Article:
Kryptolesson #19

Managing illiquidity when staking

Proof-of-stake (PoS) consensus mechanisms were devised in response to the challenges surrounding Proof-of-work (PoW) mining. Benefits of PoS blockchains vs. their PoW counterparts include, among other things, improved scalability, a lower energy footprint, lower capital expenditures and operating costs. PoS is the idea of selecting block producers based on how much capital they have, i.e. the proportion of tokens they own in the system. The process of locking up a token in a PoS system to ensure its economic security is referred to as staking. In theory, 100% of the tokens on a PoS blockchain could be staked but this would mean prioritizing security at the expense of liquidity. Liqudity in turn is crucial for things like trading, borrowing and other applications, particularly in DeFi. For example, 75% of Solana’s ↗ outstanding SOL tokens and 63% of Polkadot’s ↗ outstanding DOT tokens are currently being staked. Conversely, this means that only 25% and 37%, respectively, of tokens are in circulation. In addition, it takes 28 days to unlock staked tokens from the Polkadot network, with other blockchains having similar un-staking periods. If the portion of tokens in circulation becomes too low, this could severely constrain liquidity. With respect to Ethereum, a low free float of tokens could prove detrimental to its vibrant DeFi ecosystem that relies on the liquidity of ETH.

The launch of Ethereum 2.0 in particular presents some challenges with respect to future liquidity. PoS validators can already stake their ETH in Ethereum’s future consensus network called the Beacon Chain. However, early stakers will not be able to unlock their ETH until transactions are enabled on Ethereum 2.0 which could be by the end of 2021 or years later. This means that while the ETH staked in the Ethereum 2.0 deposit contract ↗ is eligible for staking rewards, it cannot be unlocked or sold on short notice and is therefore illiquid. What’s more, users cannot use their staked ETH in DeFi, forcing them to forgo attractive yield opportunities in the short to medium term. Once Ethereum and the Beacon Chain merge, stakers will continue to face additional issues absent in other PoS networks such as Cosmos, Polkadot or Solana. First, Ethereum 2.0 sets a fairly high bar for users to stake their ETH in that it requires at least 32 ETH to run a validator. Further, it does not offer a protocol-native way to simply delegate ETH to other validators. This raises two important questions: 1. How can users with any amount of ETH participate in staking? 2. How do users deal with the illiquidity arising from lockups and the lengthy un-staking process?

Staking pools are the community’s answer to the first question. Users with less than 32 ETH (or less than multiples thereof) will be able to add their stake to professionally-managed staking pools. Additional benefits provided by these staking services might include operational expertise, high uptime, and an ETH reserve that allows for instant withdrawals. A plethora of staking pools ↗ have already emerged that can be broadly divided in two groups: those run by centralized exchanges and those run by decentralized services. The former group simply offers their customers to opt in into staking their ETH in exchange for a fee. In contrast, decentralized staking pools use a radically different approach. They aim to solve the liquidity issue by offering a liquid and fungible token, called a staking derivate, representing the staked ETH which can then be used in other applications. Put differently, these derivatives allow users to borrow against their locked-up ETH by issuing a synthetic asset. This new token, we call it sETH, represents the staked ETH plus all future staking rewards that will accrue going forward. While the sETH token might be issued at a ratio of 1:1 to the amount of ETH staked, it will grow in ETH value over time since it contains the combined principal stake and staking rewards. Ankr’s StakeFi ↗ and Lido ↗ are two of several decentralized services that are at the forefront of enabling instant ETH liquidity for the nascent Ethereum 2.0 network.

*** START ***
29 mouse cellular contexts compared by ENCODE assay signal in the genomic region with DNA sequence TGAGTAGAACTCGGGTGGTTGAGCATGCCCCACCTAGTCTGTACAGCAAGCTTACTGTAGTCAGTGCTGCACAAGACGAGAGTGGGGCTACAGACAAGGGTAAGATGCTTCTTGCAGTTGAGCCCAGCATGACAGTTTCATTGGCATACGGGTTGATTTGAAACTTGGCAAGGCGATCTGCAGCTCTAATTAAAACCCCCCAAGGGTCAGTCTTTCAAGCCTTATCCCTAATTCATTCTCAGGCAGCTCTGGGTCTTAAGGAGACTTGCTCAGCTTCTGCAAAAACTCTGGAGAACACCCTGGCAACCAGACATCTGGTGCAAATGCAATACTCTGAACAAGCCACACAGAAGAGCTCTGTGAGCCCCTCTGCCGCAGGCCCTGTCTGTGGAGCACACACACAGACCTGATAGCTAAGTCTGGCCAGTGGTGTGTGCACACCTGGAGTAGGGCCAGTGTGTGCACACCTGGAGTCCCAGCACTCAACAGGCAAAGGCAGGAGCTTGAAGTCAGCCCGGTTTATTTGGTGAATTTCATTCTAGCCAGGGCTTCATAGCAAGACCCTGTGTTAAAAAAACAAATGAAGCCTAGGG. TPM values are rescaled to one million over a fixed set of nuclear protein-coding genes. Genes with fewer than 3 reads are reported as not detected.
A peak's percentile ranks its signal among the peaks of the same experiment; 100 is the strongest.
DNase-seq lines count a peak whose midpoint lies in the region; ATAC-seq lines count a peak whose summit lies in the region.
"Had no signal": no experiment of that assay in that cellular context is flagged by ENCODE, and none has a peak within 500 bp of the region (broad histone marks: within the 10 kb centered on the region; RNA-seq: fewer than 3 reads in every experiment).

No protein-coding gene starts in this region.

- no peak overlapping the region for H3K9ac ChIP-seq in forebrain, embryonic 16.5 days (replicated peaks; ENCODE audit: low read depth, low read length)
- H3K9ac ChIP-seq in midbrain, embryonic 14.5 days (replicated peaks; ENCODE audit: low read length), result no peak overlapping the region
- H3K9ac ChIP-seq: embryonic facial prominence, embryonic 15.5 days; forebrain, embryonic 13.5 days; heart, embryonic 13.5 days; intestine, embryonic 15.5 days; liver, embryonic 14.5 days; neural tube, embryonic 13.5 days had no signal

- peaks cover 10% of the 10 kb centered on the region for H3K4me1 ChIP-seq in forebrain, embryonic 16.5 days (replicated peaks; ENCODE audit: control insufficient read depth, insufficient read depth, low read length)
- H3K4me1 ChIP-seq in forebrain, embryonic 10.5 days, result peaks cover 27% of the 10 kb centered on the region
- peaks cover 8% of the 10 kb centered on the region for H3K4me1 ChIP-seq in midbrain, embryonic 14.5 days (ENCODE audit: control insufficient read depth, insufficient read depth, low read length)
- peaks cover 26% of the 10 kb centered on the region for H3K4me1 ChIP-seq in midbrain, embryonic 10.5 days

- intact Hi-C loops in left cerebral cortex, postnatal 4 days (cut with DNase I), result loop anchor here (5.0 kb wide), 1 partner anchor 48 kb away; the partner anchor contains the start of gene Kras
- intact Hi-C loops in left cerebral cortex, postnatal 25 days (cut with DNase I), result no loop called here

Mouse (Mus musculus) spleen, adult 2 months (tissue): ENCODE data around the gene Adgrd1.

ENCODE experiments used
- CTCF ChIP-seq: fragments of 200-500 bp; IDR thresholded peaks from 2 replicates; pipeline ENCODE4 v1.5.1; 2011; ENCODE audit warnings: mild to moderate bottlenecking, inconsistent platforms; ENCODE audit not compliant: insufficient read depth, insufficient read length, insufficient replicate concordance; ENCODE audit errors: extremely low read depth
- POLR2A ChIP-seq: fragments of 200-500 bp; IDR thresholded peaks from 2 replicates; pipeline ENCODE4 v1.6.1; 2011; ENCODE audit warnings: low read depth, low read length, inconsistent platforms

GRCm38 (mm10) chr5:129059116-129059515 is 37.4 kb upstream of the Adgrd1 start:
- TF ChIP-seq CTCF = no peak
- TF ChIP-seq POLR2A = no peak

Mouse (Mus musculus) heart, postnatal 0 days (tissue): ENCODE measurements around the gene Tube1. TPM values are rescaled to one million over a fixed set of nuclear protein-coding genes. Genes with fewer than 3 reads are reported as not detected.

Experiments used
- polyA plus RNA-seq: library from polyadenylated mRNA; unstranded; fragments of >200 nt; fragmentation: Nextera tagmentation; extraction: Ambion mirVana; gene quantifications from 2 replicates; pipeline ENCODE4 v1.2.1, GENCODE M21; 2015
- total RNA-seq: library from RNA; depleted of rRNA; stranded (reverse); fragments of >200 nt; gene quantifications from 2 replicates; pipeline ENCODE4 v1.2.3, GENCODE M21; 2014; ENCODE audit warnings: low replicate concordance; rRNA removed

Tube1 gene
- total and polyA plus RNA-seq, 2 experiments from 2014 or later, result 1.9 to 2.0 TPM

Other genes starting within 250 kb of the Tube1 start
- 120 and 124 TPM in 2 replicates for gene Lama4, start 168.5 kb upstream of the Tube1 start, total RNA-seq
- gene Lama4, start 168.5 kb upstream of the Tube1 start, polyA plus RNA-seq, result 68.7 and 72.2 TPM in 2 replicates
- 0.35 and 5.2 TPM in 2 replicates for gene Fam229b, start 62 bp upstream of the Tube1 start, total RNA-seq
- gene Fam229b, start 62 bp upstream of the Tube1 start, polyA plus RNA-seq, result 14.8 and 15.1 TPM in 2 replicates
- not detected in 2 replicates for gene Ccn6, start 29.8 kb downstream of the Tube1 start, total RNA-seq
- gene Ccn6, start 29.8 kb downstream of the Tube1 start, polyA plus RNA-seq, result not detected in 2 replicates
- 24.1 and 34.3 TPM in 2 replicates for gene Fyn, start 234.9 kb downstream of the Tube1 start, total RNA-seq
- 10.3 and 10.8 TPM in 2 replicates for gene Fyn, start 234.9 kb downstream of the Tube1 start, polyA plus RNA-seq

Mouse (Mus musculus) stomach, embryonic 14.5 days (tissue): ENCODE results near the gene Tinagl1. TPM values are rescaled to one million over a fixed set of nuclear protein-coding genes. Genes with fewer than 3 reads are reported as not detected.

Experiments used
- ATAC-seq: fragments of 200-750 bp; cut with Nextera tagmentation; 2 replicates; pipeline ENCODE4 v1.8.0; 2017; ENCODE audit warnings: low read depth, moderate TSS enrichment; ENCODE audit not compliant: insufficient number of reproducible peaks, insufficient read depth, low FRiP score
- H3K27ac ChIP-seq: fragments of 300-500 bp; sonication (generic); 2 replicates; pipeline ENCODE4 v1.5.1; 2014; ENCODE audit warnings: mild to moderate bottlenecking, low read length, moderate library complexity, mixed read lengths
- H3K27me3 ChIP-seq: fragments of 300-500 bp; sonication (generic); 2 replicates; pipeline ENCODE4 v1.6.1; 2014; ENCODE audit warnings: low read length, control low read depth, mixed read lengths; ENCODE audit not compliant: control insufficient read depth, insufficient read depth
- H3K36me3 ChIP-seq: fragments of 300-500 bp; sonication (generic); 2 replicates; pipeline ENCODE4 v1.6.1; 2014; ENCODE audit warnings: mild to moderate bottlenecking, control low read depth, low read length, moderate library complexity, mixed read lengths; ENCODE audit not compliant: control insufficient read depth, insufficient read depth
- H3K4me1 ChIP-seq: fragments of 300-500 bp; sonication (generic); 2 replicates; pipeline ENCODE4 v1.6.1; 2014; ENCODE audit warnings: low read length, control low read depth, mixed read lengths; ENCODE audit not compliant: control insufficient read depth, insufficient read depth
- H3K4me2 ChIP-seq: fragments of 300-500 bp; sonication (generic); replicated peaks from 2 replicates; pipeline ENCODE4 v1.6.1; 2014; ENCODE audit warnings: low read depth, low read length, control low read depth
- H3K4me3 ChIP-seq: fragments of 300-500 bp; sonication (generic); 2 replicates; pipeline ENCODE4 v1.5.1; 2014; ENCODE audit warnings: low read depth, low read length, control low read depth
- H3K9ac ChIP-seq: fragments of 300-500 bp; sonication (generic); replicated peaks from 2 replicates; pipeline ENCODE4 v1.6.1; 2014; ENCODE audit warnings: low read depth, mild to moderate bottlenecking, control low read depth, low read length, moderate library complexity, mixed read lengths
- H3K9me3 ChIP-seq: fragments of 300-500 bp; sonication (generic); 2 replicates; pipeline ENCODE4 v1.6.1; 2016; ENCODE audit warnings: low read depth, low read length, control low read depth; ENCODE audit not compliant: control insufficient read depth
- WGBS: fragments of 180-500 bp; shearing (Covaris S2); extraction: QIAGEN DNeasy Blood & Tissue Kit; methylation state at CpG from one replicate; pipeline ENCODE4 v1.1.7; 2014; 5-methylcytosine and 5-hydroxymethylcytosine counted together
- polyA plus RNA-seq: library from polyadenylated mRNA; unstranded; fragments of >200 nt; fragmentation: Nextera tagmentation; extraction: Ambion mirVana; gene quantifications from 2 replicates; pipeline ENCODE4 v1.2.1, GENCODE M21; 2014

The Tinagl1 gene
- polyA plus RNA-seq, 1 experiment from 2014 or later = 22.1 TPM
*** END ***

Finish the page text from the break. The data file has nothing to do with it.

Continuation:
Looking ahead, staking derivatives could have a profound impact on the Ethereum ecosystem and the PoS landscape as a whole. Well-engineered products will likely prove beneficial to both stakers and end users. Stakers can access instant and long-term liquidity to improve capital efficiency, and end users are able to gain exposure to the underlying assets and yields without an in-depth knowledge of staking and delegation. Given their far-reaching benefits, researchers even consider it possible that staking derivatives might replace ETH ↗ in many use cases - and potentially ETH altogether.

Importantly, the existence of staking derivatives for public PoS blockchains like Ethereum 2.0 can go way beyond increasing liquidity. Since the opportunity costs and entry barriers of staking are now much lower, the portion of staked ETH could theoretically be as high as 100%, thus enhancing the PoS network security. Interestingly, this the beneficial effects of staking derivatives also extends to some DeFi protocols ↗ where staked assets are used as insurance. On the other hand, staking derivatives are likely to inject more leverage into the system. In the event of a cascade of liquidations in DeFi that ultimately affects staking derivatives, this in turn could have implications for the security of the PoS network.

Photo by Alessandro Rossi